DSK Legal’s Pal thinks such relaxation in ICDR regulations for promoter group and other shareholders will encourage more companies to raise capital from the market through IPOs. “Most companies going for listing nowadays have a robust track record with good governance and independent management. Thus, the need for skin in the game for such a prolonged period may be reduced. This change will also be a boost for the private equity industry. With the increase in control deals in the private equity space and enhanced management participation by private equity firms, relaxation of lock-in restrictions by Sebi will enhance exits of private equity investments through IPOs,” he opined.

However, Sonam Chandwani, Partner with KS Legal thinks skin in the game of promoter is protection for investors. “The said reduction of the lock-in period for minimum promoters’ contribution and other shareholders for public issuance on the Main Board could be problematic as changing times have redefined the buying and selling processes of consumers and companies. As a result, fledgeling firms are primed to enter the market, whereby, the promoters need to show skin in the game to gain the trust of investors. Also, considering the disastrous repercussions, a lock-in period of three years acts as a protectionist guard,” Chandwani pointed out.

But Lahoty says relaxation in pre-IPO investment will make Indian regulations at par with other developed markets. “Through this paper, Sebi has an opportunity to make a big impact and bridge the regulatory gap with other large markets. Indian regulations are still seen as excessive when it comes to matters of disclosures and obligations of promoters and their affiliates. Not only at the time of listing, but later on too, promoters are burdened with several commercial commitments (such as delisting offer or exit offer when IPO objects are altered or limitations for a buyback). Globally, the regulations have been streamlined which gives those markets an edge over India,” he observed.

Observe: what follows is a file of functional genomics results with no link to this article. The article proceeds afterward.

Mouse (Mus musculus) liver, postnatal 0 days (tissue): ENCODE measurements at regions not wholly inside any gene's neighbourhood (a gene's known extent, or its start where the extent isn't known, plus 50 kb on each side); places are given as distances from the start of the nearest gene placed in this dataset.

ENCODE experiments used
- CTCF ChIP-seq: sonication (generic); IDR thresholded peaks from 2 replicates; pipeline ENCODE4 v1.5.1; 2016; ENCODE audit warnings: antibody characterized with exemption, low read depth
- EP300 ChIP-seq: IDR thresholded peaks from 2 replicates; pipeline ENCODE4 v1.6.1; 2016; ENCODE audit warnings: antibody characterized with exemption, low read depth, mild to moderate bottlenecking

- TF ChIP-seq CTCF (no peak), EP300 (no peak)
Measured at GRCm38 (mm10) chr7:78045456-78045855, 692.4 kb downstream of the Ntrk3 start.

Speaking to Moneycontrol, Pratibha Jain, Group General Counsel and Head of Corporate Affairs, Everstone Group, says it has been a long-standing demand of investors to reduce the lock-in period. “In recent times, as private equity funds have been doing more control deals in India, they qualify as ‘promoters’ because of which their investment is locked up in the company as per current regulations. In control deals, we invest and nurture a company to get to the level of doing an IPO to have the option to exit from the company. It’s important to provide this timely exit route to private equity investors so that they can reinvest in another private company. Keeping that capital invested in a public company is sub-optimal for the economy as that capital can instead be used to make an investment in another company that needs the capital,” she noted.

“When Sebi reformed the foreign portfolio investment regulations to make it easier for investors to enter and exit, it not only helped increase the volume of FPI investments into India but also made the markets more stable. Similarly, allowing timely exits for private equity investors will ultimately help make India a more favourable destination for this alternate investment asset class,” Jain added.

Lastly, the discussion paper also proposes relaxation in disclosing related-company financials in the draft red herring prospectus (DRHP). Most experts say that this will reduce the burden on the company on disclosure. However, all this information will be available on the listed company’s website.
Tarun Sharma
first published: May 12, 2021 09:56 pm